As Enforcement Falls at Pruitt’s EPA, Fines for Shell Oil Feel Like a Slap on the Wrist

Environmental Protection Agency Administrator Scott Pruitt testifies before the House Energy and Commerce Committee about the mission of the U.S. Environmental Protection Agency on December 7, 2017, in Washington, DC. (Photo: Pete Marovich / Getty Images)Environmental Protection Agency Administrator Scott Pruitt testifies before the House Energy and Commerce Committee about the mission of the US Environmental Protection Agency on December 7, 2017, in Washington, DC. (Photo: Pete Marovich / Getty Images)

New Orleans — On February 12, as much of southern Louisiana was focused on Mardi Gras parades, the government announced a multimillion-dollar settlement with Shell Oil over a long list of air pollution violations at a petrochemical refinery in Norco, Louisiana. In a statement, Environmental Protection Agency (EPA) Administrator Scott Pruitt said the settlement “demonstrates EPA’s dedication” to pursuing pollution violations and protecting public health.

However, it was President Obama’s EPA, not Pruitt and the Trump administration, that issued the long list of air pollution violations against the Norco refinery. Environmentalists say the $350,000 in fines finally levied against Shell amount to a slap on the wrist, part of a pattern of lax enforcement under Pruitt’s watch. Federal regulators say the Norco refinery has illegally released toxic pollutants such as benzene into the air since at least 2009, and local advocates have been documenting such pollution for nearly two decades. They say the government should have been enforcing the law 20 years ago.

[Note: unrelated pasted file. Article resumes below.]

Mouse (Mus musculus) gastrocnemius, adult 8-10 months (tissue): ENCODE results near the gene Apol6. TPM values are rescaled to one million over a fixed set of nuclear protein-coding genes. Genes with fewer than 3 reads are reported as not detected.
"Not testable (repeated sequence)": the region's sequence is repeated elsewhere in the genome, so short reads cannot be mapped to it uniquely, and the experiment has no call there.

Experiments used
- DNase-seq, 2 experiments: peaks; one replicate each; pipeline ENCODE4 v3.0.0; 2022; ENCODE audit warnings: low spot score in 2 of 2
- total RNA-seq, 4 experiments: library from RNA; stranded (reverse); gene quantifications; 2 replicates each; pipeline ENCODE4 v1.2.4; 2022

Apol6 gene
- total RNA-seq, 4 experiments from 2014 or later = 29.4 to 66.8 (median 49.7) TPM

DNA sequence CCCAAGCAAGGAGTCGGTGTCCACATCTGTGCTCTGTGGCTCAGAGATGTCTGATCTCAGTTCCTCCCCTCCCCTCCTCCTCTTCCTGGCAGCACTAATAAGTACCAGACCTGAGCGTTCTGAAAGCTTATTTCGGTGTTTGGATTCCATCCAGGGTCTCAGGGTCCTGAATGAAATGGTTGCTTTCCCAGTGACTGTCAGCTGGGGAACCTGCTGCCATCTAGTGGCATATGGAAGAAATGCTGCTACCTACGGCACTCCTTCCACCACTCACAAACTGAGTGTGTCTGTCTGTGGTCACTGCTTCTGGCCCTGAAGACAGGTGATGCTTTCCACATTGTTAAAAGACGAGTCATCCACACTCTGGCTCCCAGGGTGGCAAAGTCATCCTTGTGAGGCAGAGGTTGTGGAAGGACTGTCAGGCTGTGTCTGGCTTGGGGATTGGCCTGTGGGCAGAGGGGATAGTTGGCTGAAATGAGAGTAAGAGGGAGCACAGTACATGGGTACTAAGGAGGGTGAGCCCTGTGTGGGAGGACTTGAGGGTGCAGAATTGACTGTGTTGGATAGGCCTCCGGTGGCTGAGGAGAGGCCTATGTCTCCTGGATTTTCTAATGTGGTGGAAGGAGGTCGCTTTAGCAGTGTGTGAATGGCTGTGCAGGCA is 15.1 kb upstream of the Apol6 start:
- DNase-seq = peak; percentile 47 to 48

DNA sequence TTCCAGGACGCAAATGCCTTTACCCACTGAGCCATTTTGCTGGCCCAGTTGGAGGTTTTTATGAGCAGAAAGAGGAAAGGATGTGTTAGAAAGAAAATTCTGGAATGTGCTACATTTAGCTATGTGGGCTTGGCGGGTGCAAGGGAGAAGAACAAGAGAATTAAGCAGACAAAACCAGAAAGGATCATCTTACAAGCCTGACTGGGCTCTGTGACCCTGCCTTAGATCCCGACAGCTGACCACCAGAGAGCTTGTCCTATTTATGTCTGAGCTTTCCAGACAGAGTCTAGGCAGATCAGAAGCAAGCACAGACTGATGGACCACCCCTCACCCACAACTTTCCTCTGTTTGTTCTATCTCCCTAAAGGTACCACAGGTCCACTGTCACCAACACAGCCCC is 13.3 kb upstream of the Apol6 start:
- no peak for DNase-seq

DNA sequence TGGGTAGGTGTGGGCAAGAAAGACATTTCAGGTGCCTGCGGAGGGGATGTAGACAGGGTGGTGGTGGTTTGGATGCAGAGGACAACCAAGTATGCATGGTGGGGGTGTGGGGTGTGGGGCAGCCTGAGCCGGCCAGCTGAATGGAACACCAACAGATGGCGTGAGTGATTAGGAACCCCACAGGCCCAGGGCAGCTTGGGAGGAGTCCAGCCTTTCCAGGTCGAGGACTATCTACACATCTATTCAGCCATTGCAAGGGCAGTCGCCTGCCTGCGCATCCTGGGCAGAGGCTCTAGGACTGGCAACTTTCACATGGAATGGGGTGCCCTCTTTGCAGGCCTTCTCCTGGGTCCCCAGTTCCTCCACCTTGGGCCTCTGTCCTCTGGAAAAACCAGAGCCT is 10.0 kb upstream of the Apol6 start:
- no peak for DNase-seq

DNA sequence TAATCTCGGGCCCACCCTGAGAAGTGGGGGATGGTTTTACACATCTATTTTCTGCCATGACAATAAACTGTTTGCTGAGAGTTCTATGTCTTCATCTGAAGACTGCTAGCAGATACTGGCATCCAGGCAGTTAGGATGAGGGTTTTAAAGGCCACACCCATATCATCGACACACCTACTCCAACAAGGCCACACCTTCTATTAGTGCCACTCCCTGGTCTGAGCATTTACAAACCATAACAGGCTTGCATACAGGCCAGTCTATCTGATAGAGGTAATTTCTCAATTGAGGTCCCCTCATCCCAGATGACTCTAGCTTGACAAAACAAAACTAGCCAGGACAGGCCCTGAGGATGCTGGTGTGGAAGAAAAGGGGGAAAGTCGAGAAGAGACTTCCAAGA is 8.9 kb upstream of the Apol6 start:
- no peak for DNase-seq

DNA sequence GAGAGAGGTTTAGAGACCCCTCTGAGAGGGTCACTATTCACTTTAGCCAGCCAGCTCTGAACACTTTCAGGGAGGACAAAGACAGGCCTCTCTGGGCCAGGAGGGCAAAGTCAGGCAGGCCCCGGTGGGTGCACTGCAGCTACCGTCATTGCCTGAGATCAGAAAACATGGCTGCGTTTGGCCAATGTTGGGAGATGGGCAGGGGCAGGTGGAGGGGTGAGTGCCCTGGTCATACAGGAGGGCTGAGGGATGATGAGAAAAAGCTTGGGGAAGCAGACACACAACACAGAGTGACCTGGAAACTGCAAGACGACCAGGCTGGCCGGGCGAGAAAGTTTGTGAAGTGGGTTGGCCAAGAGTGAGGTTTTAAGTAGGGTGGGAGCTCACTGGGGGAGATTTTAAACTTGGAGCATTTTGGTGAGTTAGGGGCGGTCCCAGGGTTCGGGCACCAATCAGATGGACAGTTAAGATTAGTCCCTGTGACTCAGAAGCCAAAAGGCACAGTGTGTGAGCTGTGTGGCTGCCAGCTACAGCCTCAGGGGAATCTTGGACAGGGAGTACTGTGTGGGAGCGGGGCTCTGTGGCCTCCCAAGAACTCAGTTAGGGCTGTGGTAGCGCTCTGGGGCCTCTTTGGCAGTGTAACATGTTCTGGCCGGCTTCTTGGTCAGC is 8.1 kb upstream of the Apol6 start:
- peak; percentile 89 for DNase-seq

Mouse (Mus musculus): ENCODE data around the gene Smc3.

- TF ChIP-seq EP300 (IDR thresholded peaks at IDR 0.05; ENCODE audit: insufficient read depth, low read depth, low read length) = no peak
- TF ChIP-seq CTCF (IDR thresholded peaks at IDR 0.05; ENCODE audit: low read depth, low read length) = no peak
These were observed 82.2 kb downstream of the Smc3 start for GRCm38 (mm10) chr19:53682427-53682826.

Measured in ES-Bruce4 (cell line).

In 1999, when environmental justice organizer Anne Rolfes first arrived in Diamond, Norco’s historically Black neighborhood located along the refinery’s fence line, residents were already years into a fight with Shell Oil.

“When I got there in 1999 there had [already] been 30 years of pollution, people had been experiencing it for a long time,” Rolfes told Truthout in an interview.

The refinery mostly hired workers from Norco’s white neighborhoods, so most Diamond residents did not benefit from an uptick in jobs. Meanwhile, Diamond residents had long suspected that foul-smelling fumes from the plant were making them sick. The memories of two deadly explosions — one in 1973 that engulfed a teenager and his neighbor in flames and another in 1988 that killed seven refinery workers and was felt for miles — were still fresh in their minds. The residents were demanding Shell buy their homes so they could move somewhere else. Some said they feared for their lives.